In Sunday’s New York Times—which I consumed along with a bagel on my iPhone—architecture critic Nicolai Ourousoff has a report from Masdar, the zero-carbon, ultra-sustainable city growing up in the deserts outside of Abu Dhabi. The Masdar project is the result of a government initiative by the sultans who control Abu Dhabi, the oil-rich capital of the United Arab Emirates, and it was meant as a model that would help prepare the country for the post-petroleum era. Designed by the British architect Norman Foster, Masdar City is stuffed with every greenish option for urban design you can imagine: massive solar arrays, driverless electric cars, even walls that capture the rare desert breeze, cutting down on the need for air conditioning. Many critics dismissed Masdar City as $22 billion public relations boondoggle, but with the first residents preparing to move in, Ouroursoff says the mirage is very much real:
Norman Foster, the firm’s principal partner, has blended high-tech design and ancient construction practices into an intriguing model for a sustainable community, in a country whose oil money allows it to build almost anything, even as pressure grows to prepare for the day the wells run dry. And he has worked in an alluring social vision, in which local tradition and the drive toward modernization are no longer in conflict — a vision that, at first glance, seems to brim with hope.
But is Masdar really “sustainable”? That depends on how you define the term—and there’s a darker side to the Arabian utopia. As Ouroursoff shows, Masdar may be a marvel of green technology, but it’s also a literal fortress in the desert, shutting out the outside world:
But his design also reflects the gated-community mentality that has been spreading like a cancer around the globe for decades. Its utopian purity, and its isolation from the life of the real city next door, are grounded in the belief — accepted by most people today, it seems — that the only way to create a truly harmonious community, green or otherwise, is to cut it off from the world at large.
The result is a green Disneyland—an assessment Foster doesn’t really fight. And it’s a little scary to think that this is the way the world is going, the well-off in ever-smaller enclaves, protected by walls—visible and invisible. (I had the same thought at the Clinton Global Initiative‘s annual meeting in New York last week—all those global do-gooders, talking about the importance of enhancing development around the world while meeting inside an obnoxiously tight security bubble, cut off from the outside.)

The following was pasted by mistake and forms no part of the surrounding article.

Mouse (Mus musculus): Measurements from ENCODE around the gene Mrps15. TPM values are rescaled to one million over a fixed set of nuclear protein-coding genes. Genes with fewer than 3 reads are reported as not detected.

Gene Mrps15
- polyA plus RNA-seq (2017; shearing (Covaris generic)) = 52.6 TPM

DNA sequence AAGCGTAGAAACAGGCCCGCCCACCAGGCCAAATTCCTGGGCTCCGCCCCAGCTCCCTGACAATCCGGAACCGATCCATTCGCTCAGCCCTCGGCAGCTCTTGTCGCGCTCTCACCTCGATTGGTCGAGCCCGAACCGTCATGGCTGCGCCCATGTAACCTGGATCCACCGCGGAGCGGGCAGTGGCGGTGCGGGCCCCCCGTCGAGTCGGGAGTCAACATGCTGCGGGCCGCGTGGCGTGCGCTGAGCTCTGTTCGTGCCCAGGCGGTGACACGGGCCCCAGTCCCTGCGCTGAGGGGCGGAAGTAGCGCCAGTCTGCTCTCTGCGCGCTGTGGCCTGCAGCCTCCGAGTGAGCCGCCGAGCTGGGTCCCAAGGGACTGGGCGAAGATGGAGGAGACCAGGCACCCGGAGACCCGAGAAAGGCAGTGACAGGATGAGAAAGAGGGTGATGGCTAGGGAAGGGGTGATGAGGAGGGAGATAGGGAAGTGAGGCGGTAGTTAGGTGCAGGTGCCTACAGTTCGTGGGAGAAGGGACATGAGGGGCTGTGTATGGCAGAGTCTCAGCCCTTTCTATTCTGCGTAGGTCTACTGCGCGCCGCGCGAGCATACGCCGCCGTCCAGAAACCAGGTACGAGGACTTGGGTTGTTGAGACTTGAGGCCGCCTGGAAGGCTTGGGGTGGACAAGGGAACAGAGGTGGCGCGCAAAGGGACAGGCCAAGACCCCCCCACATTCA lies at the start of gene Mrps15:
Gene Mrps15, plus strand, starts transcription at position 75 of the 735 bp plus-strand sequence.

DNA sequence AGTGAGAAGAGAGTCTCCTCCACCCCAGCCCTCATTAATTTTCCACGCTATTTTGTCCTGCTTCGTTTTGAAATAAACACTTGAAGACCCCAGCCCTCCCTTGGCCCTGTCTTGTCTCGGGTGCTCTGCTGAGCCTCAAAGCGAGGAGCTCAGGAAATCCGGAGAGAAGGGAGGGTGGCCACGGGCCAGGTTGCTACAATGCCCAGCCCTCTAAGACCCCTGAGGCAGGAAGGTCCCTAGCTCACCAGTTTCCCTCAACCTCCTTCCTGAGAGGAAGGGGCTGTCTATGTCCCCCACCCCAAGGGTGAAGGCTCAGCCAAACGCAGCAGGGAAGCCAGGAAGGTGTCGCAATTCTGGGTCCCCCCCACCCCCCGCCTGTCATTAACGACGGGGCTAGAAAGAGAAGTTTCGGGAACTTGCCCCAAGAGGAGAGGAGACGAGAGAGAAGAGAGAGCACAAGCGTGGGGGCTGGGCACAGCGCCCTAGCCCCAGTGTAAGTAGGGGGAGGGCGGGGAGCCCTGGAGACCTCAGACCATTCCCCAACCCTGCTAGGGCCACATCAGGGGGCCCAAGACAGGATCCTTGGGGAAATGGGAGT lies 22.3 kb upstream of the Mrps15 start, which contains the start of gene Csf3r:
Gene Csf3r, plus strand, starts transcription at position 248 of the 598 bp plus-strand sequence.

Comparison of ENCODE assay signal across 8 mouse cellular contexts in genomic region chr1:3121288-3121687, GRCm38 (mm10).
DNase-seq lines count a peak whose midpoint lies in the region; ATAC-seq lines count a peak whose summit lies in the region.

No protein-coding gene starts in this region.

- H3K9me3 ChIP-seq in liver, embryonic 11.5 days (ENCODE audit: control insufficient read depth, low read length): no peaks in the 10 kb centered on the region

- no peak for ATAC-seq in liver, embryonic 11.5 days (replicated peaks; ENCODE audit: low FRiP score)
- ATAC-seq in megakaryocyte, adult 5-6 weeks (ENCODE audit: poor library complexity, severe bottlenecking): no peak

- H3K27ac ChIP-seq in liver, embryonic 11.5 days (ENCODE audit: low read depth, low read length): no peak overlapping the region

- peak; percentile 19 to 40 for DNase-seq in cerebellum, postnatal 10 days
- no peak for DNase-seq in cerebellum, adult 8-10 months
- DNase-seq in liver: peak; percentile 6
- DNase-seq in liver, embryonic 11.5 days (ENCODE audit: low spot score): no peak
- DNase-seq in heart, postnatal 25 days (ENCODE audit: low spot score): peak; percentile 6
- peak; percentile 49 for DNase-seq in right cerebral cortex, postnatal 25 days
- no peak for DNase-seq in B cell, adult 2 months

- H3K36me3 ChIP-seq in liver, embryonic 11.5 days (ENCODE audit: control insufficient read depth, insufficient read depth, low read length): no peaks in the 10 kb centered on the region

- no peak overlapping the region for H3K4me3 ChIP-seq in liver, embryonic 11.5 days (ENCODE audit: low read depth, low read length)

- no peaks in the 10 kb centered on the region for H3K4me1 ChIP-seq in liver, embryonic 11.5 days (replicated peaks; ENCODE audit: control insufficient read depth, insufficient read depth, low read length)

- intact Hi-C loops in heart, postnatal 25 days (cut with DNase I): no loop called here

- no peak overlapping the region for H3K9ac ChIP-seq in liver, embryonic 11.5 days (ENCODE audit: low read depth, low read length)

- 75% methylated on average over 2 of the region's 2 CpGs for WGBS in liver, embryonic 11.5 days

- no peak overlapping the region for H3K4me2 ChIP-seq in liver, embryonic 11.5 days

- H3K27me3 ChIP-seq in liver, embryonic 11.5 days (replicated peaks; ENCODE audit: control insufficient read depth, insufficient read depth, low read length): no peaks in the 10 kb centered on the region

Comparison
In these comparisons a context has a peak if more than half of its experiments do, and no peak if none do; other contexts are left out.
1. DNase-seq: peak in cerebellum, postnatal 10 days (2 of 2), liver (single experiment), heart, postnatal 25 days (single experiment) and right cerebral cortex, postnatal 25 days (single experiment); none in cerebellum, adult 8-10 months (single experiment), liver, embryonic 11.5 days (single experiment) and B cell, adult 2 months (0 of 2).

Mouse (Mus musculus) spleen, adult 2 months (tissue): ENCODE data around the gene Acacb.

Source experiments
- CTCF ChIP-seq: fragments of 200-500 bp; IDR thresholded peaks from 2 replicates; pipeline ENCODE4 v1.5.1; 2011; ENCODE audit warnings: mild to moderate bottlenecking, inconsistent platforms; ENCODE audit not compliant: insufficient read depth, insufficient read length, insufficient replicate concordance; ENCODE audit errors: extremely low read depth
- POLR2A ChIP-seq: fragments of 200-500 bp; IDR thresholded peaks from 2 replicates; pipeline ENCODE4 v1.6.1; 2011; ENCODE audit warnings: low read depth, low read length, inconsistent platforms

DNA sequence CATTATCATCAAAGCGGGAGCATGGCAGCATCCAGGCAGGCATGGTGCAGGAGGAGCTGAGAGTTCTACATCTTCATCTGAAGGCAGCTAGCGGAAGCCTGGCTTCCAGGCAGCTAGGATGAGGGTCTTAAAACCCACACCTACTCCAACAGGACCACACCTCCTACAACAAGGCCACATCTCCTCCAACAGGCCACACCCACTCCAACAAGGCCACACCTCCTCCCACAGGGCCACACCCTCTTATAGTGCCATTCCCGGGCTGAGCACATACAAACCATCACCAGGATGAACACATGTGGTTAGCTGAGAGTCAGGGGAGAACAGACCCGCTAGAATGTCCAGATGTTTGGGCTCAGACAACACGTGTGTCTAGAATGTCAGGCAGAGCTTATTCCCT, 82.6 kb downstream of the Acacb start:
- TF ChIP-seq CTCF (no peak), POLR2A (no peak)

As Ouroursoff points out, Masdar is a tremendous improvement over the sealed suburban units where most of the rich in countries like the UAE live today. But if Masdar can only remain green by staying cut off from the rest of the world, it will never be more than a nice experiment. Already more than half the world’s population, some 3.3 billion, now live in cities, a number expected to rise to some 5 billion by 2030. And most of those people won’t be living in cities like New York or London, or even Beijing—they’ll be living in the rapidly developing and very poor megacities like Lagos or Karachi, where it’s tough to imagine the kind of social controls that enable a Masdar to arise.
Not that these concerns are new—I visited the Masdar site myself twice, first in 2008 when it was announced, and again in 2009. And whatever your feelings about Masdar City, the fact that it’s going up in Abu Dhabi—and not in the U.S. or the U.K.—should worry us all, as Foster told me in 2008:
It shows there is another side of this place that is totally unexpected. I think that as you read about some of this in Western newspapers, you’ll be shocked. Your immediate reaction would be, Why aren’t we doing this? We’re expanding London, and we’re just repeating the old model of sprawl. Why elsewhere is there not one experiment like this? Why not in the U.S., with its total dependence on oil? Why can’t this collective of European wisdom and power create a similar initiative? I have to ask myself, Why is this initiative, which in urban terms is the most progressive, radical thing happening anywhere, happening here?
Even if it’s not a perfect example of the future of green city building, it’s a worthwhile experiment—and an experiment that we should be conducting. But right now Masdar is one more measure of the way we’re falling behind the global race for sustainability.